I agree that door games are criminally overlooked, Josh. I put one of them (TW 2002) on my 10 Greatest PC Games of All Time list for PC World in 2009 because it not only deserves it, but I thought it was time to raise their profile.

    I’ve also done a few articles that mentioned BBS door games through the years (here’s one), although I’ve always planned to explore their history a bit more. Perhaps now is finally the time to do it.

  8. PWP Says:

    Great history of The Cave, Benj!

  9. Judith Says:

    Can I get a list of Josh’s Wikipedia entries on BBS Door games so I can weigh in at Wikipedia on why those are important to keep? Also, anything else on this that we should archive? I”ll copy the Wikipedia articles and archive them just in case. judith at digitalgamemuseum.org

  10. Josh Renaud Says:

    Judith, as you already found, the Space Empire Elite article has been nominated for deletion and discussion is underway: http://en.wikipedia.org/wiki/Wikipedia:Articles_for_deletion/Space_Empire_Elite

    Two others have been proposed for deletion, but have not yet moved to “nominations:
    Solar Realms Elite, http://en.wikipedia.org/wiki/Solar_Realms_Elite
    Space Dynasty, http://en.wikipedia.org/wiki/Space_Dynasty

    There are more BBS door game articles on WP, and I am forking all of them onto a new wiki to preserve — and hopefully expand — them. Site will be at http://www.breakintochat.com, but is not quite ready yet.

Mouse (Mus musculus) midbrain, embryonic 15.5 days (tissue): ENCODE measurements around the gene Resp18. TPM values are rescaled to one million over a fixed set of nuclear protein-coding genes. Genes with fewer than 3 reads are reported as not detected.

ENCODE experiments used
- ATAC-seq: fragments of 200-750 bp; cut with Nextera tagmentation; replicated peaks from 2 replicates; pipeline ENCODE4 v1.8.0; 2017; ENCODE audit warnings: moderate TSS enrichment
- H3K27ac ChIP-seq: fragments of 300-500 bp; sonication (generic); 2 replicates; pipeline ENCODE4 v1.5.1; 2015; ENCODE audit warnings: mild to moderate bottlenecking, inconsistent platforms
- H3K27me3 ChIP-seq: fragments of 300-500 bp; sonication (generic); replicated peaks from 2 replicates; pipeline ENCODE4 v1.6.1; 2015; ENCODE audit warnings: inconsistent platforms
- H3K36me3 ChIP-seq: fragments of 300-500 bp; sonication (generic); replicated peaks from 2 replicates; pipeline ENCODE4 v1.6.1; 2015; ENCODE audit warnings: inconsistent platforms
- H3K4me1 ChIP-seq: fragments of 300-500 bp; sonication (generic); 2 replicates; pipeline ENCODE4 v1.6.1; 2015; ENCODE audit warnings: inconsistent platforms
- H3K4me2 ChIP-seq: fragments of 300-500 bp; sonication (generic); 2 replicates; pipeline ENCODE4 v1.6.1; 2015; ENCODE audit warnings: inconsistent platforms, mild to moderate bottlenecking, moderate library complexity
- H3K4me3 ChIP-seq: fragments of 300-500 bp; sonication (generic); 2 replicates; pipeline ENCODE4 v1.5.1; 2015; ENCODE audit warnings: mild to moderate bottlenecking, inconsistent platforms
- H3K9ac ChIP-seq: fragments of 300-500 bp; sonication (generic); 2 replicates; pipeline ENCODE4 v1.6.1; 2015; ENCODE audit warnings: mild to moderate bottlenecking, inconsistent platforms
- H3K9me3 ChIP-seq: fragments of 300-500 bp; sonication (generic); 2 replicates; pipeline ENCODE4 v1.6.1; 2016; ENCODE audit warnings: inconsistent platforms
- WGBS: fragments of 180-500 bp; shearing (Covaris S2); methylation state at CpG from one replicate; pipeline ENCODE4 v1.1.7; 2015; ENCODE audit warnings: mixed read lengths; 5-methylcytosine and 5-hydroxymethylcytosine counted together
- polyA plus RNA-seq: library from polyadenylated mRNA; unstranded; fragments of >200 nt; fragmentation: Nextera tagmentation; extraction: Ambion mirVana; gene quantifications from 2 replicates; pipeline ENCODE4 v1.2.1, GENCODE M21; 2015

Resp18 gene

There are plenty more games that don’t yet have articles. Maybe we can do something about it.

  11. LongFellow Says:

    Don’t forget Barren Realms Elite in your list. That was the one that kept me dialing for years. Though I did like Trade Wars as well.

  12. Xyzzy Says:

    I’m writing what I can in the Wikipedia deletion discussions from the position of being a freelance writer working on relevant articles that finds the article/links/discussion imply the games are just as important as older offline games that had an impact on future creations. Hopefully pointing out that one needs expertise/knowledge on the broader topic in order to judge notability (and asking bluntly whether the pro-deletion folks have that knowledge) won’t just annoy them enough to make things worse.

    Back to the VC&G post… 🙂 I was partway through junior year in high school (93-94) when I started hanging out on a good friend’s BBS. My brother (your age) and I ended up spending a *lot* of time laughing as we repeatedly played BarneySplat to find all of the fun ways we could mess the characters up. I recall also playing a RPG similar to Legend of the Red Dragon, but the title screen image was different, it was limited to 1 hour per day rather than a certain number of fights, we couldn’t fight other players; there were more minor differences than that, but the memories are too mixed with those of the Ultima Dragons’ MUD I hung out on a few years later.

  13. The Doctor Says:

    I called a lot of BBSes in the 412 and 724 NPAs; I was co-sysop on a few of them (like Triumvirate), archivist on others (Area 51). In point of fact, I not only learned a lot of useful social skills by calling BBSes (and later, attending (bowling) parties), and I’m still in touch with a lot of those same friends to this day. We’re scattered to the four corners of the Earth now but every once in a while an e-mail arrives.